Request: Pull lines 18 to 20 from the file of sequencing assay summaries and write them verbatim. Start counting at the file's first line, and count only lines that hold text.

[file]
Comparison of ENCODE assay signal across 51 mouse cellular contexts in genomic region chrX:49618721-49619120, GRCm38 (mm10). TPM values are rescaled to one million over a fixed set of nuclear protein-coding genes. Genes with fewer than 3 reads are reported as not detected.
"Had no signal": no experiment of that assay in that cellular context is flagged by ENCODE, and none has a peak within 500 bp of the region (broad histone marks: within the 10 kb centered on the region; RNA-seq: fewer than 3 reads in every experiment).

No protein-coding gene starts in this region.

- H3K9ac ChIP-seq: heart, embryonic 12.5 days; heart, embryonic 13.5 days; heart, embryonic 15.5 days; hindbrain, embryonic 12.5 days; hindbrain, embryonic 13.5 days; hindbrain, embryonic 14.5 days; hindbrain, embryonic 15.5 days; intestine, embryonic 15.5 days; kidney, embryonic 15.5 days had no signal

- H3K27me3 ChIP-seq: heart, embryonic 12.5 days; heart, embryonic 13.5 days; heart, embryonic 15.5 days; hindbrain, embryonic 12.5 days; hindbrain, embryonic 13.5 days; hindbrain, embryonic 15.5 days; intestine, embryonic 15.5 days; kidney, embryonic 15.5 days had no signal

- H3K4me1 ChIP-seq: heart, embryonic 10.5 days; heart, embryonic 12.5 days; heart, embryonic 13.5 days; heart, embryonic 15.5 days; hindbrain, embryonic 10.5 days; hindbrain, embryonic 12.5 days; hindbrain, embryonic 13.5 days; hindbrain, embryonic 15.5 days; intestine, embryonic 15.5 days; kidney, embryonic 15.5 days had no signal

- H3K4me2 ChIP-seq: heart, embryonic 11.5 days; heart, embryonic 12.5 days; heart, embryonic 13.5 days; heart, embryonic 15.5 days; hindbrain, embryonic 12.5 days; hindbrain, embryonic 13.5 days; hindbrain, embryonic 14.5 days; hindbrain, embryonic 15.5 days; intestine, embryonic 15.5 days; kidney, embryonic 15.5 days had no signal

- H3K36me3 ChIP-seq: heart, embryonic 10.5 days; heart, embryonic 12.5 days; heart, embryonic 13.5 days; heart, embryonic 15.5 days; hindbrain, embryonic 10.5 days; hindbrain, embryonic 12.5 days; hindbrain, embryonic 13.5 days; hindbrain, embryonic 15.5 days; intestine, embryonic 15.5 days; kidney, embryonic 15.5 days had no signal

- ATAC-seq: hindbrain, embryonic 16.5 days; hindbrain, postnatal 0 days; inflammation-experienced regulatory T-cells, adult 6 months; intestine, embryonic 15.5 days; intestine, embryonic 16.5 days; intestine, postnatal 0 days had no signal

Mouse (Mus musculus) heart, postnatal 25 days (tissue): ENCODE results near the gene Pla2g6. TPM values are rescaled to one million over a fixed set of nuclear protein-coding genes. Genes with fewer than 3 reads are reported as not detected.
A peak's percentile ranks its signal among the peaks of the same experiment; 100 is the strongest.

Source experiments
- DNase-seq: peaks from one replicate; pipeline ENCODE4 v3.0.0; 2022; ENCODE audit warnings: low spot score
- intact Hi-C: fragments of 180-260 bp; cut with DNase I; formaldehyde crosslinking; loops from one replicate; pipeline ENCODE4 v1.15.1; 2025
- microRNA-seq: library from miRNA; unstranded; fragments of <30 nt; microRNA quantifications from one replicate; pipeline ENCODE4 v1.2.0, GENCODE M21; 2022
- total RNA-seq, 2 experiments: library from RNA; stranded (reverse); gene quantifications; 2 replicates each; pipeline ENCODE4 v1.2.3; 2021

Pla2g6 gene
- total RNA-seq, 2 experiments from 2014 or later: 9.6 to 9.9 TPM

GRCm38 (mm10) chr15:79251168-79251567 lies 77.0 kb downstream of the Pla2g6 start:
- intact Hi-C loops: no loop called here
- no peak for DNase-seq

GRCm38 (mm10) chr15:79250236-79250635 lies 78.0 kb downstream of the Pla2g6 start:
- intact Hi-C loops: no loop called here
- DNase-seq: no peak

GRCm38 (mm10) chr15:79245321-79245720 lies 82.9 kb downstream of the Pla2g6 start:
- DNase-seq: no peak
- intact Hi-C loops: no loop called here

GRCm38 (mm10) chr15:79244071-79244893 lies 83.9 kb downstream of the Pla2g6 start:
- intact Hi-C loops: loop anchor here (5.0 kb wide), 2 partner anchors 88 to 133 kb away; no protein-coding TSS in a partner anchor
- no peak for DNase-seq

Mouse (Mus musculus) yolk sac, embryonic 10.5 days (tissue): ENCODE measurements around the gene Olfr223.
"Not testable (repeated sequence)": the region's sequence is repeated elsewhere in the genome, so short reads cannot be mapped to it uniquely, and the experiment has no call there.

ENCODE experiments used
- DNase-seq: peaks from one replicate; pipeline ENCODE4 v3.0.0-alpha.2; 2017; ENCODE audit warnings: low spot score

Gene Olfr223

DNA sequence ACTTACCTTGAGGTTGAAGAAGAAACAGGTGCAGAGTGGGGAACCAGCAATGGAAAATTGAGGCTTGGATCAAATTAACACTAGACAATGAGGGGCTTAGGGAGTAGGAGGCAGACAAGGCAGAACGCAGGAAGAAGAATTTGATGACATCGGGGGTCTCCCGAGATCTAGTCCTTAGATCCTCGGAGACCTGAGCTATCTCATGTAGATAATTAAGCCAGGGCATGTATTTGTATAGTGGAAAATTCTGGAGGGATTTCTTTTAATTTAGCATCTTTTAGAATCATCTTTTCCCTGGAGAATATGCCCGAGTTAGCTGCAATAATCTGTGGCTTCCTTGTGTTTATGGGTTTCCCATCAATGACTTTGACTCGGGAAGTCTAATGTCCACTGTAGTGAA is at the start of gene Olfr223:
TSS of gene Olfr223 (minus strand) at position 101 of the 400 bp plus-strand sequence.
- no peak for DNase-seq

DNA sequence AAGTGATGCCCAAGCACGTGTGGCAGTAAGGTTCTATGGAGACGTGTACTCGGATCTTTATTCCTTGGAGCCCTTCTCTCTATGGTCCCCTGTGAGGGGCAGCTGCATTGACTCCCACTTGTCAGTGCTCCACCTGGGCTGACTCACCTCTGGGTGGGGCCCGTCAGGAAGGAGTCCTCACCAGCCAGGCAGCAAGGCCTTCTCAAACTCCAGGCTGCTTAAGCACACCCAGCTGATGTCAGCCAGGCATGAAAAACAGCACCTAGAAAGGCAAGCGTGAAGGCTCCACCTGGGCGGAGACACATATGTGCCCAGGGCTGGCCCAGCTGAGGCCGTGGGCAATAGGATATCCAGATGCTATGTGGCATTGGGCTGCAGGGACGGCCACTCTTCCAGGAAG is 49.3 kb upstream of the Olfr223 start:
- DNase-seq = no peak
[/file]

- total RNA-seq, 2 experiments from 2014 or later: 9.6 to 9.9 TPM

GRCm38 (mm10) chr15:79251168-79251567 lies 77.0 kb downstream of the Pla2g6 start:
- intact Hi-C loops: no loop called here